The Last of Us: How real is the threat of fungi to humanity?

A writer shares the science behind the likely-hood of the hit show The Last Of Us becoming a reality

Jessica Mckeown
7th March 2023
HBO's adaptation of hit Playstation exclusive game The Last of Us has been gracing our screens for the past month. Technically classed as a zombie apocalypse, the infection that cripples humanity is actually fungal in origin. Writer Neil Druckmann took inspiration from the fungal Cordyceps infection that, for now at least, is infecting insects. However, The Last of Us prompts the question: what if it evolves to infecting humans?

Viruses and infections have long been the tool of science-fiction and dystopian stories but the COVID-19 pandemic has made the threat of outbreaks sweeping the world all too real. Fungal infections are not so fictional - take yeast infections for example. Belonging to the Candida genus, yeast infections are incredibly common and are treated with antibiotics. To those with compromised immune systems, fungal infections can pose more of a threat with research indicating an estimated 1.7 million deaths per year.

The Ophiocordyceps unilateralis featured in The Last of Us is a mutated strain of the fungus found in ants. Spreading through spores, the cordyceps attaches to the exoskeleton and begins to alter the behaviour of the host with the goal of survival and dispersal. Mind altering fungus are more common than you might think - what do magic mushrooms do again?

As the opening scene of the show highlights, cordyceps cannot survive humans' body temperature, but uses global warming to imply it may adapt to survive higher temperatures in the future. In reality, the World Health Organisation released a report last year that identified the 19 "most wanted" fungal pathogens that are most dangerous to humans. There are an estimated 12 million species of fungi worldwide and the majority have never been categorised. In terms of the Ophiocordyceps species in particular, over 200 species have been identified that can infect hosts from 10 insect orders along with spiders.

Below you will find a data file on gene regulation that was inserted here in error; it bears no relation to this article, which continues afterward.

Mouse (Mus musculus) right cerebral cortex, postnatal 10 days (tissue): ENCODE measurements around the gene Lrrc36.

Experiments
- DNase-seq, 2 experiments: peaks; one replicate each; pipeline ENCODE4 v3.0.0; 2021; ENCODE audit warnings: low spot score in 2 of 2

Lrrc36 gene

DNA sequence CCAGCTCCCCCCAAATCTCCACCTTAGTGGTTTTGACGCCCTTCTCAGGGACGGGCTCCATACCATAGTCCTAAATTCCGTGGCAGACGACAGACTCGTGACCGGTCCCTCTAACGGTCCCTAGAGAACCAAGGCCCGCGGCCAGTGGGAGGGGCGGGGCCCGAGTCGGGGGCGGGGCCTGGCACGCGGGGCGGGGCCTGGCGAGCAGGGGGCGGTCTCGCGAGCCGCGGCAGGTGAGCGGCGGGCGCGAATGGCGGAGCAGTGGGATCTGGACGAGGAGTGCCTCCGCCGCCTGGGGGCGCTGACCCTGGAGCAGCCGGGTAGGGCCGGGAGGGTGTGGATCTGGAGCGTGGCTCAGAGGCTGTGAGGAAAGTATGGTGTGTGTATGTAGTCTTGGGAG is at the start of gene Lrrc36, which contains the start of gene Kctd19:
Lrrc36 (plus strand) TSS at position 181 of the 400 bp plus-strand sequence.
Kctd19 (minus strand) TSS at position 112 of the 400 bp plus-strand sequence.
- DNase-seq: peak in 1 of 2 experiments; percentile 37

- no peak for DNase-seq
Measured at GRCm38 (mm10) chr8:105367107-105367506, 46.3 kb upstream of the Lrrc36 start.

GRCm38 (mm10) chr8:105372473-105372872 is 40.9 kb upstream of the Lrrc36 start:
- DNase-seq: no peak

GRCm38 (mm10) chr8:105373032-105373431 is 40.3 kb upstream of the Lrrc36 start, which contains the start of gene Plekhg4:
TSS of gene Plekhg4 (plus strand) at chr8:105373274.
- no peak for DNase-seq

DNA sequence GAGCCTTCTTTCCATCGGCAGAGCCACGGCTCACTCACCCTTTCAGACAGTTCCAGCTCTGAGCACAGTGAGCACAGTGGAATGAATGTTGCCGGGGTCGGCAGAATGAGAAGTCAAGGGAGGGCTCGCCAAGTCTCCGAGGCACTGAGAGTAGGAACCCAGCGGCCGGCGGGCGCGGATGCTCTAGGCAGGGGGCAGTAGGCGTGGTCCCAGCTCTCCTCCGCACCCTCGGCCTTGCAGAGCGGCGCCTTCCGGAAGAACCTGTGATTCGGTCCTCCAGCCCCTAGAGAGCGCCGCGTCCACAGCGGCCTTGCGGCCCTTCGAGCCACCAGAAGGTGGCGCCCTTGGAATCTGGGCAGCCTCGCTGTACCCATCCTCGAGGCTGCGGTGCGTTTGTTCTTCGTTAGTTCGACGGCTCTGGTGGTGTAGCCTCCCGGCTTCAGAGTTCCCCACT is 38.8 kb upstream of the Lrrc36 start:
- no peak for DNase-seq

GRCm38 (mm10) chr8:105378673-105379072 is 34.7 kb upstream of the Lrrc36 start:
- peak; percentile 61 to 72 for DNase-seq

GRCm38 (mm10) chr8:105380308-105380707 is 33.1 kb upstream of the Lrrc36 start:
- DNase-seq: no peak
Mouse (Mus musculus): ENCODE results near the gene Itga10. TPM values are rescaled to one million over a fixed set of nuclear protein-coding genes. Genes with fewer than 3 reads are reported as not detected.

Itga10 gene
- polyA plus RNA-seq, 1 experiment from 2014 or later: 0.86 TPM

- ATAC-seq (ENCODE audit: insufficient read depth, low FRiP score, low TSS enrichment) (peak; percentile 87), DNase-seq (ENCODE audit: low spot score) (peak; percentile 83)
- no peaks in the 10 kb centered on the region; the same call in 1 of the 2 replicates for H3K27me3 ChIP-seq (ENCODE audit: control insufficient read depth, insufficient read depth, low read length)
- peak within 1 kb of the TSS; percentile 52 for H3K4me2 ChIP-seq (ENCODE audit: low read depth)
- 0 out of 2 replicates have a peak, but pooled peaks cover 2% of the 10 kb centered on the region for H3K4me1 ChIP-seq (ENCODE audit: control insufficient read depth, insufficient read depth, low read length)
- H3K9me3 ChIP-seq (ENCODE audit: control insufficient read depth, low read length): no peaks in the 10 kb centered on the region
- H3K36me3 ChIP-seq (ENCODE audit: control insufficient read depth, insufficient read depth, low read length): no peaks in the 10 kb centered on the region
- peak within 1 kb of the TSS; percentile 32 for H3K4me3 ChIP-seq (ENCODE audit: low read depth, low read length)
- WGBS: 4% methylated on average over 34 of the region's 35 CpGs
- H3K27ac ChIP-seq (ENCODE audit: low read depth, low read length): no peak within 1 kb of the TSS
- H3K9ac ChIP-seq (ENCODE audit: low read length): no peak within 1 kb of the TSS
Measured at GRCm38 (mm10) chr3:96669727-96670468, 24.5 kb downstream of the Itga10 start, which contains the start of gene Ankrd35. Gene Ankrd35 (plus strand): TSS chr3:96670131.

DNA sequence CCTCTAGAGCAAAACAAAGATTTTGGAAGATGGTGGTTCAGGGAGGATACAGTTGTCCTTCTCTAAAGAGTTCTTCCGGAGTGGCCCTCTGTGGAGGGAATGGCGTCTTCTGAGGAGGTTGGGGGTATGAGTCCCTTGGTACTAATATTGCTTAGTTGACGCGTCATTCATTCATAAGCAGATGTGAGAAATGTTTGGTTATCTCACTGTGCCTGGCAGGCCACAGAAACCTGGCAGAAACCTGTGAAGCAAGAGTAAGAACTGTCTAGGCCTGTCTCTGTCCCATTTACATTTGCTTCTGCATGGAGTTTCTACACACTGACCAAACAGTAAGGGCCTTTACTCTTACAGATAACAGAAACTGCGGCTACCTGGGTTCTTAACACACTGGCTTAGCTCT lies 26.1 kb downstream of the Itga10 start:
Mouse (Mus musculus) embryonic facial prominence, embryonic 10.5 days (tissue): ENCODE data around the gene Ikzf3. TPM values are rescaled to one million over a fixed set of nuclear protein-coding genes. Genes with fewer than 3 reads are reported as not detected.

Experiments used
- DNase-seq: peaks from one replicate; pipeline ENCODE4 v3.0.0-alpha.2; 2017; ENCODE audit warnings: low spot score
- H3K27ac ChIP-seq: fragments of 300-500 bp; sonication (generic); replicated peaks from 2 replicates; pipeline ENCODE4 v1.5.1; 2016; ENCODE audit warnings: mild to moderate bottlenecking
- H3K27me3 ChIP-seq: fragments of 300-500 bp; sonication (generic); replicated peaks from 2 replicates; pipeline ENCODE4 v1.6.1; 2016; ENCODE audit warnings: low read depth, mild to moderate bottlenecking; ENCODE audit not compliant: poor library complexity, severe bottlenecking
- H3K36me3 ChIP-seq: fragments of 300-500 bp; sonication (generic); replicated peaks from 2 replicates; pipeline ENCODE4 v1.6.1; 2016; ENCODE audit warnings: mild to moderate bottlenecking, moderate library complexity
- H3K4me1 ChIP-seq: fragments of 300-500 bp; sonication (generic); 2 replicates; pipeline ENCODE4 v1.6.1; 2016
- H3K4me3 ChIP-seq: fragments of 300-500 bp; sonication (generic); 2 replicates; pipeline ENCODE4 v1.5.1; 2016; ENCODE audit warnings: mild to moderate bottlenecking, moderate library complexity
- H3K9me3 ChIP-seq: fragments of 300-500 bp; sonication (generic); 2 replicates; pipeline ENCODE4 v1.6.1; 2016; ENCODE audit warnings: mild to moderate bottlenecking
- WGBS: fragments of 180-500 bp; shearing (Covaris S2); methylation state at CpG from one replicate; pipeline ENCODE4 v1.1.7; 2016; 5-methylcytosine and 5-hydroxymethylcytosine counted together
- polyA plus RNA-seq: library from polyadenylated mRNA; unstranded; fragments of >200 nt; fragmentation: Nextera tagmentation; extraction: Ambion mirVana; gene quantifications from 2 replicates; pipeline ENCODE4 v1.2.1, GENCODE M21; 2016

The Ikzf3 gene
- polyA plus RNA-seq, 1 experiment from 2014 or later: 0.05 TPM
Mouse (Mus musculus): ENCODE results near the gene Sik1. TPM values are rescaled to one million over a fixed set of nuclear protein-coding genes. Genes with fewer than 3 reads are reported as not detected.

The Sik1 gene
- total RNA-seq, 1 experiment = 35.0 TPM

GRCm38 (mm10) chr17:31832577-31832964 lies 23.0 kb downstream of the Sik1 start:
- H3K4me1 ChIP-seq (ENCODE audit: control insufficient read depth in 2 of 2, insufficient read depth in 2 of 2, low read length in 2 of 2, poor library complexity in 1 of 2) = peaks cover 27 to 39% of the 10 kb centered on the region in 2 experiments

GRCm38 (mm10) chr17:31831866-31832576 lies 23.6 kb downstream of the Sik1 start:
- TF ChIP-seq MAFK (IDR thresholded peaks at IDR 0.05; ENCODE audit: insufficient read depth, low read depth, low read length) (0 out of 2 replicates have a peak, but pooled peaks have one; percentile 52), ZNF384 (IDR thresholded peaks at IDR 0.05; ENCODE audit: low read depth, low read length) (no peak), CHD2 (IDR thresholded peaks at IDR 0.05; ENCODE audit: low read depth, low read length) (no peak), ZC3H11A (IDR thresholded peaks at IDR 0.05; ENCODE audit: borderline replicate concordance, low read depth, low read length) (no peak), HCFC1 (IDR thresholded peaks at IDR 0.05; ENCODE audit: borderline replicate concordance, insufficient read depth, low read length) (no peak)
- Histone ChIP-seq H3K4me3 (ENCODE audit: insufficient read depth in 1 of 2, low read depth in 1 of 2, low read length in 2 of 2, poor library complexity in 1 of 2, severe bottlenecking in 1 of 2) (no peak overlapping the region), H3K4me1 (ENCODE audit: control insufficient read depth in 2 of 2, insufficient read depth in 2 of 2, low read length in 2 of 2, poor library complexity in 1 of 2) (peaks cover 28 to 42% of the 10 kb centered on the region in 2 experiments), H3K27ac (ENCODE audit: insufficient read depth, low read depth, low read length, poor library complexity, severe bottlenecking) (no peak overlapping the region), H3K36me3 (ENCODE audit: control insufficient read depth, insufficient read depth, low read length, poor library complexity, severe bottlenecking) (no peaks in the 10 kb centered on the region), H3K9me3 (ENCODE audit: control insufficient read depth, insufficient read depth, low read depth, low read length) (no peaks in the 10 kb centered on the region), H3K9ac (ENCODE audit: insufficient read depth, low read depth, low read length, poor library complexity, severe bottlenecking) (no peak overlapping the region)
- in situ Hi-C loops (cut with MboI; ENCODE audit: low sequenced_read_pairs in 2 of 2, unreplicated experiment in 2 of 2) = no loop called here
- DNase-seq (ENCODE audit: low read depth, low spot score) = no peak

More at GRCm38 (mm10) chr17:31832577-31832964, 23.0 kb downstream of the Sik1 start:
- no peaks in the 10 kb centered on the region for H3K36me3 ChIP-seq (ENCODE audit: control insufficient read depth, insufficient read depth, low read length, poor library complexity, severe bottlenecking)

There are an estimated 12 million species of fungi worldwide and the majority have never been categorised

Included in WHO's list is Coccidioides which are soil dwelling fungi that can be found in Mexico, South America and south west US. The fungi can cause Valley Fever which is similar to the flu and infects roughly 150,000 people in the US each year, with around 75 dying from it. It has been observed that the range within which the fungi is found has increased, being found as north as the state of Washington. According to to reports by the CDC, cases of Valley Fever have gone up 400% between 1998 and 2015 suggesting climate change is to blame.

Mucormycosis, also known as "black fungus syndrome", is a dangerous but rare fungal infection that doctors believe has appeared to have capitalised on the weakened immune systems as a result of COVID. The symptoms match the ominous name - blackened skin, blurred vision, facial swelling, and potentially comas. Fungal infections do not transmit between people but is usually picked up from the environment. Take murcormycosis as an example. Chances are you will never pick it up in the UK but if you were in India, it is 70-80 times more prevalent.

So, are fungal infections a bigger threat to our health and the future of humanity than we realise? Chances are if you have a healthy immune system, you will be fine in the face of a fungal infection. Efforts will likely focus on protecting immunocompromised individuals. With so many fungal species and antibiotic resistance on the rise, scientists have a difficult task on there hands. Fungal infections may be a potential threat in the future, but fear not, a Last of Us style outbreak seems unlikely.

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